The issue was whether a single mortgage executed in favour of the security trustee for the benefit of several syndicated lenders would be treated as a single document comprised of a single matter or as multiple documents comprising of several distinct matters/distinct transactions under one document?


The Supreme Court concluded that although the mortgage deed is one single document, since it involves thirteen different transactions, the borrower is liable to pay stamp duty for each transaction, by considering each transaction as a separate deed. Section 53 deals only with an instrument which comprises more than one transaction and it is immaterial whether those transactions are of the same category or of different categories.4

The Supreme Court also relied upon The Member, Board of Revenue v. Arthur Paul Benthall,5 in arriving at its conclusion. It also held that the sole purpose of executing a single Mortgage Deed instead of different documents pertaining to different lenders was to evade payment of stamp duty. Consequently, the appeal was allowed and the Company was liable to pay deficit stamp duty together with interest as directed by the revenue authorities.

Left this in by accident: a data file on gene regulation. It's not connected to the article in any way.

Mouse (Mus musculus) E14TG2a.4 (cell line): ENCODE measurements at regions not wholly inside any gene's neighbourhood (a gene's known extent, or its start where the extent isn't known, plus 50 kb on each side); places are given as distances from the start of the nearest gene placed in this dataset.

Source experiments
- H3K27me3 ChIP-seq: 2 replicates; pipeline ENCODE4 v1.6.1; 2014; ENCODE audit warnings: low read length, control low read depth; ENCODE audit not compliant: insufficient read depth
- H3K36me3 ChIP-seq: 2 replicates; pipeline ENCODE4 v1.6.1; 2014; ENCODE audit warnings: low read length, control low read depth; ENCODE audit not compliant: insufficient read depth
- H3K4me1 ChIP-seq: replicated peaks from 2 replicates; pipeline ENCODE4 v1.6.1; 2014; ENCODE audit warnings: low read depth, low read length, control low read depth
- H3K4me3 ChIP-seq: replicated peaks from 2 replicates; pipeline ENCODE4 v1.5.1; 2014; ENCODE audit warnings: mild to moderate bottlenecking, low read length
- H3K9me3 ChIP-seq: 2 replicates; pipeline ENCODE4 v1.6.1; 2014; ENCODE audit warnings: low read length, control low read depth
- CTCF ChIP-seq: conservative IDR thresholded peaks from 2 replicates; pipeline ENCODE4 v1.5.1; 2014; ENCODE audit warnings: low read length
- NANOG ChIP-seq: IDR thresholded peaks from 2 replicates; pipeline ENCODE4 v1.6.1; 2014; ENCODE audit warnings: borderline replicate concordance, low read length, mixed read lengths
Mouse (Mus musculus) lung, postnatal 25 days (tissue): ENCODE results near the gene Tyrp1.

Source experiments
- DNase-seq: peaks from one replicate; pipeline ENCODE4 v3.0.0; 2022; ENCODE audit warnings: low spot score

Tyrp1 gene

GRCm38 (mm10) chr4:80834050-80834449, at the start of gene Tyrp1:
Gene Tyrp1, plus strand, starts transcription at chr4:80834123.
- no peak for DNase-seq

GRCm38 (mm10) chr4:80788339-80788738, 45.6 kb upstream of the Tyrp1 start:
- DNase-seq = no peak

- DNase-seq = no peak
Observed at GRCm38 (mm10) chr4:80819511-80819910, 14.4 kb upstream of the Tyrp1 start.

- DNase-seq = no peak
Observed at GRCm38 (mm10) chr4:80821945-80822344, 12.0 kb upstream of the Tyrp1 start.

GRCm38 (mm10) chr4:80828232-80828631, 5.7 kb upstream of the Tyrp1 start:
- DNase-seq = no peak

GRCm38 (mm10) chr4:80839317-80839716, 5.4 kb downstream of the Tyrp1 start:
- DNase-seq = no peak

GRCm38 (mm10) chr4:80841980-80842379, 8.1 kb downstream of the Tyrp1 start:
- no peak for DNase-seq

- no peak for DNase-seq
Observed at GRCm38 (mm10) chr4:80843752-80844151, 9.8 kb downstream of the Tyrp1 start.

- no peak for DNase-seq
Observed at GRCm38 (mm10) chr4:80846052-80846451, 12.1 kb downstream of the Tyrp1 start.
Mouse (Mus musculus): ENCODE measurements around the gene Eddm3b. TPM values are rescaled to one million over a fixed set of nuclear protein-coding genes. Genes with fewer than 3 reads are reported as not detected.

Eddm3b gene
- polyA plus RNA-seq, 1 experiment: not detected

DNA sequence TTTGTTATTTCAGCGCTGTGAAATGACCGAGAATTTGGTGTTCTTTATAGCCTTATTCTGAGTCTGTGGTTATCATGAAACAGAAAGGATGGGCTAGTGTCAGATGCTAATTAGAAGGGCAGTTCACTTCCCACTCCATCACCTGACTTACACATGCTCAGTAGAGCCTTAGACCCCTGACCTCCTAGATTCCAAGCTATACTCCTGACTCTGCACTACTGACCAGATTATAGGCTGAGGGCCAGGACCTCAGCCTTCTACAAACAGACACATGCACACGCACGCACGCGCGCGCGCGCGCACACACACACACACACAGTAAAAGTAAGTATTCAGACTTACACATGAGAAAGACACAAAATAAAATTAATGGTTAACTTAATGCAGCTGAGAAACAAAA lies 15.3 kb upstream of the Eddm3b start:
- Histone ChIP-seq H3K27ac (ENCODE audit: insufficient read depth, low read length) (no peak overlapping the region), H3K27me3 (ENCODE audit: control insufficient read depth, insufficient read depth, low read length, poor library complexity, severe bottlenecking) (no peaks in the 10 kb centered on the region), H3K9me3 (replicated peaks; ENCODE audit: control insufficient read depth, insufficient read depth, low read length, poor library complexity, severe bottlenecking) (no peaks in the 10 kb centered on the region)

In reaching its decision, the court has considered the surrounding circumstances and collateral evidence such as inter-se agreements between the Security Trustee and the Lenders and not merely the document in question. The decision taken by the Supreme Court does not rely mainly on the documentper sebut rather regards "transactions" as deciding factors while assessing how stamp duty is to be levied. The Supreme Court seems to have"looked through"the borrowing arrangement instead of "looking at" it.6

The Supreme Court paid little regard to the specific capacity in which the trustee holds the mortgage and treated it simply as a pass-through, implying that it is acting as an agent of the lenders. In the present case, it ignores the presence of a security trustee in the transaction and treats each and every beneficiary as a separate executing party.